PhD, Grad Cert (Journalism), BA (Hons)]
Coordinator, Scholarship of Teaching and Learning | Faculty of Health Sciences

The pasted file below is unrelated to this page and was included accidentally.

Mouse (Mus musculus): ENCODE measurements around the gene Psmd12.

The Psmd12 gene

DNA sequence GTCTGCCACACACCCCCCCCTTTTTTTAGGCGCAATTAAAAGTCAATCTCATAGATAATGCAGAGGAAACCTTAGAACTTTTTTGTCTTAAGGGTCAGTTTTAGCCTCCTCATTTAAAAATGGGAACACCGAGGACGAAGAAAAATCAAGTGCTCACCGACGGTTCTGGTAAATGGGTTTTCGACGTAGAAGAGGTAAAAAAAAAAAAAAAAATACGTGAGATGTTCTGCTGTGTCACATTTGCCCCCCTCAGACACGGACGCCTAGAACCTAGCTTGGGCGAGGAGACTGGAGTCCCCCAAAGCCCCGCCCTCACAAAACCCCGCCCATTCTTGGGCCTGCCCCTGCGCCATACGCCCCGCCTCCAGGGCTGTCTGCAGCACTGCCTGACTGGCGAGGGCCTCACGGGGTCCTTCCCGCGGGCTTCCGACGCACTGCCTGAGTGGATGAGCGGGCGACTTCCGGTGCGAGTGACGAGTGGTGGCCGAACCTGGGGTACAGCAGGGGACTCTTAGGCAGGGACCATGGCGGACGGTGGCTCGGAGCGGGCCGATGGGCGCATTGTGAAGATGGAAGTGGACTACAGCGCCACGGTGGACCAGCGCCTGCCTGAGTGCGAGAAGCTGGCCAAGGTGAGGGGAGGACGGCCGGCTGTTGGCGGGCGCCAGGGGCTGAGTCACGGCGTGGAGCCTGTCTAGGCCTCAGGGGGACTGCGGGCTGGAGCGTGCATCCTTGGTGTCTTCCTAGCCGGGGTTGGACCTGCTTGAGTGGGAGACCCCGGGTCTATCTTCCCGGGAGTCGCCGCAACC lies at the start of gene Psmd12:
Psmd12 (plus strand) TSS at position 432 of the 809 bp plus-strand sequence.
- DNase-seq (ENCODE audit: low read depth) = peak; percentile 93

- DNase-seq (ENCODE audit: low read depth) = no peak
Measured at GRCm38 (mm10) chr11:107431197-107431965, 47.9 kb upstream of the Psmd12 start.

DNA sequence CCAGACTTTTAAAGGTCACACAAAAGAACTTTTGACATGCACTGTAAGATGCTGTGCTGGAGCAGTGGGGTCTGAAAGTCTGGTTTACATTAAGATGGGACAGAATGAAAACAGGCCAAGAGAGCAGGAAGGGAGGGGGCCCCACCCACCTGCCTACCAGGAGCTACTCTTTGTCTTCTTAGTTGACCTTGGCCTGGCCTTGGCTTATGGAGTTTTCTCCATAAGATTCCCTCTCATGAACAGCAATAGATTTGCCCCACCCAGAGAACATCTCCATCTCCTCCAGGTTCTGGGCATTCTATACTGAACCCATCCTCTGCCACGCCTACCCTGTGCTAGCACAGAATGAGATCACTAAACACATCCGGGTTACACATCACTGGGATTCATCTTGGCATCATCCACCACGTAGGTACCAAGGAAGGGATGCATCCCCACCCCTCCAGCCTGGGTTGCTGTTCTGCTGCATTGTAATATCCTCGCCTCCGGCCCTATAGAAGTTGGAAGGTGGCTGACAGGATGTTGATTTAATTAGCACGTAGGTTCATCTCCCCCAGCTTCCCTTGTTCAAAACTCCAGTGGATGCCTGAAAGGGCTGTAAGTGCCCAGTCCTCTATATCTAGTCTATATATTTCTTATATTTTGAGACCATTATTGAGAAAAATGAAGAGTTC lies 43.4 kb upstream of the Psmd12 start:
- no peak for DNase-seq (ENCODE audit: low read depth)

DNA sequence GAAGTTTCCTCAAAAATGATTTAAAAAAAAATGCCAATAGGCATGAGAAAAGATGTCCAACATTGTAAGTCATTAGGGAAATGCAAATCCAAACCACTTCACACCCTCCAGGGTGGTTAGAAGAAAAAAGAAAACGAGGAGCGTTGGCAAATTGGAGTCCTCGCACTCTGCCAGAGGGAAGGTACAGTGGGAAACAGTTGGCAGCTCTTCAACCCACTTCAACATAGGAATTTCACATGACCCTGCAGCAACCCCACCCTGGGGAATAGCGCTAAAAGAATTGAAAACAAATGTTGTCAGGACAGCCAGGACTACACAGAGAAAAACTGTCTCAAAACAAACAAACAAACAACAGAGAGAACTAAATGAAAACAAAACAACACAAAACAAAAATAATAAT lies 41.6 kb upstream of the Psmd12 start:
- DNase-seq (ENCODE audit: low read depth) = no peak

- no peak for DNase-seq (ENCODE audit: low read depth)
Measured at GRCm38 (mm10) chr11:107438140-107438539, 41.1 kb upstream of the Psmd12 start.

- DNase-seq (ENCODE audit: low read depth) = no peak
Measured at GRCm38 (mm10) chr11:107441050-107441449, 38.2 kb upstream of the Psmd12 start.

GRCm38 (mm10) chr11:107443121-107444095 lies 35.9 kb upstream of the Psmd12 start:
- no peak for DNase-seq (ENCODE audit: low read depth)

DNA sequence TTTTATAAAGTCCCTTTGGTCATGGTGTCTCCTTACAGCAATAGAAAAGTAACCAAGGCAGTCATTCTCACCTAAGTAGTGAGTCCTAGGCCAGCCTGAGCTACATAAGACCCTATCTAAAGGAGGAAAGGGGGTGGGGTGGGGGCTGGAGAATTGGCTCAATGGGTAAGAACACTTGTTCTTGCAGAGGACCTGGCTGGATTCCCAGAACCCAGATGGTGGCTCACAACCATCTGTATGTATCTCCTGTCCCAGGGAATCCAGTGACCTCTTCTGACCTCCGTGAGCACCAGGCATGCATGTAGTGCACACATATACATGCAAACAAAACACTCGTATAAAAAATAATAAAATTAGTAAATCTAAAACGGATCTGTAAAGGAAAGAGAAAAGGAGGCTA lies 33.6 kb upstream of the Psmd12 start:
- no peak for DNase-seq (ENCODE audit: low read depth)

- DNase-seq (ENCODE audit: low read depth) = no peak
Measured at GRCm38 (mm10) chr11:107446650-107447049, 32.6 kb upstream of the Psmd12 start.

Helen is a wadjela who has lived on Noongar Wadjuk country for most of her life and has a strong interest in social justice. Helen is very grateful for the life and advantages she has had as a consequence of living in this country. Helen works at Curtin University in the Faculty of Health Sciences and has the privilege of being involved in the common first-year unit Indigenous Cultures and Health. This unit aims to provide future health graduates with an understanding of the history, culture and traditions of Aboriginal and Torres Strait Islanders to better prepare them to work in partnership and provide culturally appropriate health and social services. Currently, Helen is teaching in the unit but has been involved in several related projects at Curtin. Her own education in Aboriginal history came late; like most non-Aboriginal people she was ignorant of the history of our country and the impact of colonisation as she wasn’t taught any of this at school. She believes she is still learning! Helen is the Chair of the Reconciliation Action Plan Committee at her daughter’s school, Beehive Montessori. Her hope is that if we educate non-Aboriginal children so they have an understanding of Aboriginal culture and history they can actively contribute to a better future by becoming agents of change. Helen came to meet Ann through her friend and colleague Professor Marion Kickett (who she works with at Curtin) and when she heard about the great work Ann was doing she was more than happy to assist through writing grant applications. Through its culturally secure programmes, Kinship Connections WA addresses a significant gap in social services. Helen feels humbled and lucky to be involved with Ann’s important work.